Table – is an orderly arrangement of data
into columns and rows. It represents the
most basic form of statistical analysis and is
useful for showing a large amount of
numerical data in a small space. With a
table you can show numerical data in a
more efficient and interesting way than
with narrative text.
It is one of the most challenging and arguably
the most important of the business
PROCESS IN WRITING A REPORT:
1. TIME –organize your report by time only
when it is important for the reader to know
the sequence of events.
2. LOCATION – appropriate for simple
informational reports, may be the most
efficient way to present the data by
discussing topics according to their
3. IMPORTANCE – for the busy reader, the
most efficient organizational plan may be to
have the most important topic first, followed
in order by topics of decreasing importance.
4. Criteria – for most logical organization, for
most analytical and recommendations
reports. By focusing on the criteria, you help
the reader to the same conclusion you
FINDING: 65% of employees use Facebook during
CONCLUSION: Employees are wasting time at
RECOMMENDATION: We should establish a
social media policy.
Choose direct plan for most business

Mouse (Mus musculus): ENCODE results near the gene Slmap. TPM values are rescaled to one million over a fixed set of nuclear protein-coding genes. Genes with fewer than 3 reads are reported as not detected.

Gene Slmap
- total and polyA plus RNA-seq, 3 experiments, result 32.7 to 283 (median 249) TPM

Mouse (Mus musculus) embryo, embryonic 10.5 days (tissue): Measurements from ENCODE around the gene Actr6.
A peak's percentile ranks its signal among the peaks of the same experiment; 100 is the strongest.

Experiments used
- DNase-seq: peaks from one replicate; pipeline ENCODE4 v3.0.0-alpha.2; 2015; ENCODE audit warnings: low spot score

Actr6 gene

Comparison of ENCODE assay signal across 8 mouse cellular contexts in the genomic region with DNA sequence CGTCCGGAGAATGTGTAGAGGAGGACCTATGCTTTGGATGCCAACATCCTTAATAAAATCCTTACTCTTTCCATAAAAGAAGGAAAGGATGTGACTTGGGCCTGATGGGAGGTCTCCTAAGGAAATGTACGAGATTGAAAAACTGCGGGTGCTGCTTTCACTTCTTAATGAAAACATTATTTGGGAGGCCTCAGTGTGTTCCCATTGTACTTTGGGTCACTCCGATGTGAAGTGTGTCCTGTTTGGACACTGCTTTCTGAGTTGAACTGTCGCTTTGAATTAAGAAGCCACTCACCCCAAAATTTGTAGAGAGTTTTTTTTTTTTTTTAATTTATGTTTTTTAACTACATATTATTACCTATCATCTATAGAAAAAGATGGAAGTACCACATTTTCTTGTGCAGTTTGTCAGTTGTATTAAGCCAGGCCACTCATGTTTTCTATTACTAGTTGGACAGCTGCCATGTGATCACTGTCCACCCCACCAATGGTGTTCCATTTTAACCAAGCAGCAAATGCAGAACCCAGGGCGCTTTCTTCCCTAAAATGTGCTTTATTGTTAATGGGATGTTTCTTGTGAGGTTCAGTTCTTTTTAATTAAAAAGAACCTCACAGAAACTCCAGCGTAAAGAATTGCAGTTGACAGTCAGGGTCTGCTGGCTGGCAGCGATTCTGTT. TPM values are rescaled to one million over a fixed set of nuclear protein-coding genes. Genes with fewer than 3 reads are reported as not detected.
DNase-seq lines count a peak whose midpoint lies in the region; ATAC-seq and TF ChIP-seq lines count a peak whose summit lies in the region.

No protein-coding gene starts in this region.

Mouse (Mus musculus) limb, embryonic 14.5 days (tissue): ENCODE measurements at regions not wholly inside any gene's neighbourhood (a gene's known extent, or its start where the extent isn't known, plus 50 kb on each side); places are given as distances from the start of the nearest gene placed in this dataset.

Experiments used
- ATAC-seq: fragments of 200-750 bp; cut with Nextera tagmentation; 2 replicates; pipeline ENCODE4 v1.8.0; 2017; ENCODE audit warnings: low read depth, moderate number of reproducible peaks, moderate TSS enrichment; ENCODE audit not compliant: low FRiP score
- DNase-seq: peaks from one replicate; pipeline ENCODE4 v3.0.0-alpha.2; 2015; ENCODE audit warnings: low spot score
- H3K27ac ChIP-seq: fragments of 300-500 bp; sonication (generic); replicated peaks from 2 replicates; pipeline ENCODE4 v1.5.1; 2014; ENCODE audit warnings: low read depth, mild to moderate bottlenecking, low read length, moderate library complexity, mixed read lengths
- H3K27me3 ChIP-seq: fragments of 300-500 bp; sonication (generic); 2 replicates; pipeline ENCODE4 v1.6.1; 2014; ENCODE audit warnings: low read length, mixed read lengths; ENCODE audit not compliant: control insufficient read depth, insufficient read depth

(conclusions and recommendation first)
Indirect style – when your audience may
be resistant to your conclusions and
recommendations or when the topic is so
complex that the reader needs detailed
explanations to understand your
OUTLINE – is a useful step to help you plan
which points are to be covered, in what
order they will be covered and how the
topics relate to the rest of the report.
HEADING – help your reader and give your
report unity and coherence. It breaks the
long report and refocus the reader’s
TALKING HEADING – identify not
only the topic but also the major
GENERIC HEADING – identify only
the topic without giving the
Your final report is the only way your
audience know how much time or effort
you dedicated to the project.
Drafting the body:
- The findings
- Summary / Conclusions and
INTRODUCTION – sets the stage for
understanding the findings.
FINDINGS – major contribution of the
report and make up the largest section. It
discuss and interpret relevant primary and
secondary data you gathered.
RECOMMENDATIONS – length of the
summary depends on the length and
complexity of the report.
Cover Letter / Memo
Table of Contents
Emphasis and Subordination
1. To avoid accusations of plagiarism.
2. To give credit to the originator of
3. To demonstrate the validity of our
work with credible sources.
4. To instruct readers where to find
People write progress reports to keep interested
parties informed about what has been done on a
project and about what remains to be done. As a